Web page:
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then said Allen was eligible as to the tax-paying and should be admitted on his certificate.
The committee submit that the question here raised is an all-important one, deserving the careful consideration of the Senate, as its decision will probably become a precedent to govern like cases in the future.
Section 6, article 4 of the Constitution of Missouri, in prescribing the qualifications of State Senators, provides, among other things, that “no person shall be a Senator who shall not have paid a State and courty tax within one year next preceding the election.”
Your committee do not understand said section 6, article 4 of the Constitution, as imposing or fixing, in letter or spirit, any limitation as to the place of the payment of taxes required to be paid, excepting only the implied limitation of payment within the State of Missouri, for whose people, and by whose people, the Constitution was framed.
Section 5509 of the Revised Statutes of Missouri, and which may seem to require the payment of taxes to be shown by receipt of the tax collector of the county wherein the Senator resides, and thus to limit the payment necessary to make one eligible for the office of State Senator to the county of his residence, is not understood by your committee as really adding to, taking from, or modifying the constitutional requirement, but as designed to prescribe a mode of showing the fact of payment of taxes required to be paid, as well as a means of directing attention to the tax-paying element of eligibility, so that the Senate may, as we think it should, investigate before permitting any one claiming to be a Senator elect, to qualify in case the required evidence of tax-paying is not found in his certificate.
Your committee do not regard the Constitution as requring the payment of taxes to be made within the Senatorial district, and does not think a person eligible for the Senatorship by the Constitution is made ineligible by the Statute.
Your committee therefore recommend that said Thos. G. Allen be permitted to qualify, as entitled on his certificate, to the seat he claims.
Senator Cottey offered the following resolution:
Resolved, That the message of His Excellency, Governor John S. Phelps, to the Thirty-first General Assembly of the State of Missouri, be and the same is hereby referred to the standing committees of the Senate as follows: All that portion under the captions "The Treasury," “Of the Revenue,” “State Interest and Sinking Fund,” “Indebtedness of the State," "The Mastin deficit,” “Revenue Bonds," "Rate of Interest” and “National Bank of Commerce," to the Committee on Ways and Means; that portion under the caption "Education," to the Committee on Education; that portion under the caption “ The State Census," to the Committee on Senatorial and Representative Apportionment; that portion under the caption "Immigration," to the Committee on Immigration; that portion under the caption of " Railroads," to the Committee on Banks and Corporations; that portion under the captions "Execution of Criminal Laws” and “Costs in Criminal Cases,” to the Committee on Criminal Jurisprudence; that portion under the captions "Revision of Laws" and "Settlement with Auditor and Treasurer," to the Committee on Judiciary; that portion under the caption “Supreme Court,"' to the Committee on Constitutional Amendments; that portion under the caption "The Penitentiary,” to the Committee on Penitentiary; that portion under the caption "School of Mines,” to the Committee on Mines and Mining; that portion under the caption “Repairs of the State Capitol,” to the Committee on Permanent Seat of Government; that portion under the captions“ War Claims" and "Militia," to the Committee on Militia; that portion under the caption "Fish Culture,” to the Committee on Agriculture; that portion under the caption "Lunatic Asylum at St. Joseph," to the Committee on Lunatic Asylums.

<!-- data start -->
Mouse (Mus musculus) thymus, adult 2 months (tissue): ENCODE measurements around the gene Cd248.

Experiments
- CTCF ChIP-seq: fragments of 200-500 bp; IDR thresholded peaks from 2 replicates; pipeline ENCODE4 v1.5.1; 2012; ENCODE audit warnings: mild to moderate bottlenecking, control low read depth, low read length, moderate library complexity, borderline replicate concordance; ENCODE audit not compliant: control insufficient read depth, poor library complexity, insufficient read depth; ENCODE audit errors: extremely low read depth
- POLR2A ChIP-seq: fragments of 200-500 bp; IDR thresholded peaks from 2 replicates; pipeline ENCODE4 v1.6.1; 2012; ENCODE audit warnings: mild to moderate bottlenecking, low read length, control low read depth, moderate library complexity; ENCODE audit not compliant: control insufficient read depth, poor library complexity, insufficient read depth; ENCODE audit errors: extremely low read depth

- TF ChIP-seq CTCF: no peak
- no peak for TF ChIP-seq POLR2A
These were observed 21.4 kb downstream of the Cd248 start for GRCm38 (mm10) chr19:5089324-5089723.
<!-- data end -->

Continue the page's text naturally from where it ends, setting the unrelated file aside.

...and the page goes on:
Senator Hutt introduced Senate bill No. 43, entitled "An act to authorize judges of probate courts to appoint guardians and curators in vacation,” which was read first time and 50 copies ordered printed.
Senator Byrns introduced Senate bill No. 44, entitled "An act to amend section forty-three hundred and twenty-four, chapter eightyfour of the Revised Statutes of Missouri, in relation to 'bridges.?” which was read first time and 50 copies ordered printed.
Senator DeArmond introduced Senate bill No. 45, entitled "An act to provide and regulate an additional mode of punishment for crime,” which was read first time and 50 copies ordered printed.
Senator Mabrey introduced Senate bill No. 46, entitled “An act to authorize guardians and curators, under order of the probate court, to purchase real estate in certain cases for the benefit of their wards," which was read first time and 50 copies ordered printed.
Senator Mabrey introduced Senate bill No. 47, entitled “An act to authorize executors and administrators, under order of the probate court, to purchase real estate in certain cases for the benefit of creditors and other persons,” which was read first time and 50 copies ordered printed.
Senator Walker presented the biennial report of the Warden and Inspectors of the Missouiri Penitentiary, which was laid upon the table and 1,750 copies ordered printed, 1,000 for the appendix, 500 for the use of the Senate and 250 for the use of the Warden.
The President announced that to-day being the second Tuesday after the meeting and organization of the Legislature, the order of busness is the election of a United States Senator for the regular term of six years, commencing on the 4th day of March, 1881, and ending on the 31 day of March, 1887.
Senator Hutt moved that the Senate now proceed to vote for a United States Senator, as provided by “An act of Congress providing for the election of United States Senators,” which motion was agreed to.
The President of the Senate then announced that nominations for United States Senator, for the term of six years, commencing March 4th, 1881, and ending March 3d, 1887, were in order.